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Education bills: Crunch time at the Capitol

Ordinarily, figuring out which bill will make it into an omnibus bill for a floor vote is pretty routine reporting. But this has been an unusual year.

Friday is the second of three deadlines for state lawmakers to figure out which bills will pass out of the committees into which they were born and onto the floors of the House and Senate.

It’s crunch time in St. Paul. Friday is the second of three deadlines for state lawmakers to figure out which bills will pass out of the committees into which they were born and onto the floors of the House and Senate. Think of it as the moment when tadpoles lose their tails and sprout leg buds, morphing into frogs.

Ordinarily, figuring out which will make it into an omnibus bill for a floor vote is pretty routine reporting. But this has been an unusual year at the Legislature, whose members mostly seem interested in wrapping as quickly and quietly as possible so they can get home to see whether they still reside in their district.

Hearings have been scheduled and canceled, bills voted on before lawmakers were seated and items laid over from last year tucked into metaphorical drawers. One possible reason: A large number of the bills are arguably nonsensical.

Yes, nonsensical. I’ll elaborate, but I think it would be helpful to first review the GOP leadership’s endgame as some policy advocates imagine it.

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Few individual, single-topic bills make it to the governor’s desk. Usually, as the tadpoles are passed out of committee they are added to a topic-area omnibus bill that goes to a floor vote. Whether an item has died or not is thus relatively easy to discern.

Education omnibus bill

At the moment, word in the Capitol hearing rooms is that there will be only one omnibus bill, from the Education Finance Committee, and that everything else that passes will go individually to Gov. Mark Dayton, who will sign or veto. Lawmakers are said to be determined to put the pile on Dayton’s desk by April 5, after which they will take a 10-day recess.

The tall poppies the House and Senate leaders want you focused on during that break: The Republican proposal to pay last year’s 60-40 funding shift (now reduced to 63-37 by recent surpluses) down to 70-30 by draining the newly replenished reserve and a bill that enjoys tepid bipartisan support that would take teacher performance into much greater account during layoffs.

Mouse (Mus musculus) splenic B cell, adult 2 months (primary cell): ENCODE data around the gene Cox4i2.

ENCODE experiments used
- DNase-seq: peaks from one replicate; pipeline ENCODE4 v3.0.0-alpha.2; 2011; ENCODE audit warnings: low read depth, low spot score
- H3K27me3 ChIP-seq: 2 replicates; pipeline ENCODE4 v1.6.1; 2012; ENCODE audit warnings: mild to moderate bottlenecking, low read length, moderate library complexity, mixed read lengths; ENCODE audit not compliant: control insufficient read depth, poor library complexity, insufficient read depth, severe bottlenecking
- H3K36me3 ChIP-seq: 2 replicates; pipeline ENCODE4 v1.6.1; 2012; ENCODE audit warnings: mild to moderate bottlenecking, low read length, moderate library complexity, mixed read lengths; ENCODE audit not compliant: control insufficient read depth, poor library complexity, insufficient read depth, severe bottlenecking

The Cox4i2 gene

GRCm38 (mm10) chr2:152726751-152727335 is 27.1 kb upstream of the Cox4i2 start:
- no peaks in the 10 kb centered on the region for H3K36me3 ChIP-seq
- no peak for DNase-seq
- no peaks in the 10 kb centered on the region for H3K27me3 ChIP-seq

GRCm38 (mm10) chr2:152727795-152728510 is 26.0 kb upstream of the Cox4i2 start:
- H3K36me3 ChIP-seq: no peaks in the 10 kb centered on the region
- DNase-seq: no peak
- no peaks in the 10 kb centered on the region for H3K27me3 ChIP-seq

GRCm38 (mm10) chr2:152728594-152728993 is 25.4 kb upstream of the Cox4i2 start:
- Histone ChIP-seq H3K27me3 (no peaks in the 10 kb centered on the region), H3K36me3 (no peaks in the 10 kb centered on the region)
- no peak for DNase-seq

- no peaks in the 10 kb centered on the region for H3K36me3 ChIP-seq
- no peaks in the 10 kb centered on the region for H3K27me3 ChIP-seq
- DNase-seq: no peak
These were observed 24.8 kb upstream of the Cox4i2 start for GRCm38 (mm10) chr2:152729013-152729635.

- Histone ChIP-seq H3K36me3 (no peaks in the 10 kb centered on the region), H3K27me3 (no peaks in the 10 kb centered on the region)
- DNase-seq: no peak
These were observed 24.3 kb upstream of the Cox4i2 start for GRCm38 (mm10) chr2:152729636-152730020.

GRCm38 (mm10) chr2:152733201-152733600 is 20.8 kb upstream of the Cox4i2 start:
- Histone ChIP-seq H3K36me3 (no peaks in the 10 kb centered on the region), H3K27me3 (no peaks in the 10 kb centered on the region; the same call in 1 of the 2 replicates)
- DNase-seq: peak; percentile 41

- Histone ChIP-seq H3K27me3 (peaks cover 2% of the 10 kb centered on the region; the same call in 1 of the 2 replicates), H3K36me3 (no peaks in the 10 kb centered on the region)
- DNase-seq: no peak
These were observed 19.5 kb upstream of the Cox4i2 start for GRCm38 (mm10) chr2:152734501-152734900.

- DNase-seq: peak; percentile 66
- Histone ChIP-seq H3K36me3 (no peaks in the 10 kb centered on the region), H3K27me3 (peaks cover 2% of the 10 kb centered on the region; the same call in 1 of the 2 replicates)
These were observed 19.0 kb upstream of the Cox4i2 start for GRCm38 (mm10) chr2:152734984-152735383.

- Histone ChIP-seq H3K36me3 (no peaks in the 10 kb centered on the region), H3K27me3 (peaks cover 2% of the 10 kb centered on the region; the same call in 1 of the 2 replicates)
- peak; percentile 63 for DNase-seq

State fiscal types have called the proposal unwise, but what GOPer worth her salt wouldn’t want to go back to her newly reconfigured district explaining that popular opinion regarding last year notwithstanding, it was they who wanted to send schools more money and protect good teachers but Dayton wouldn’t let them? They do not have enough votes to override a veto, so they might as well get some political mileage out of the session.

The individual bills

How about those individual bills? Both chambers have passed versions of a bill that would base teacher layoffs on licensure, performance data and seniority, in that order. It’s referred to as LIFO, the acronym for last in, first out, ostensibly the system it replaces.

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Curiously, on Monday the conference committee reconciling the two versions heard from a national expert on protecting top-quality teachers from layoff. Two more hearings are supposedly in the works, one at which teachers will be heard and another for parents.

Why hold more hearings on bills that have already passed when there are heaps that have yet to be heard at all? Good question. My best guess: There are progressives and DFLers who desperately want some version of this reform who are fanning tiny flames of hope that tweaks will win more DFL support that will persuade Dayton to sign it.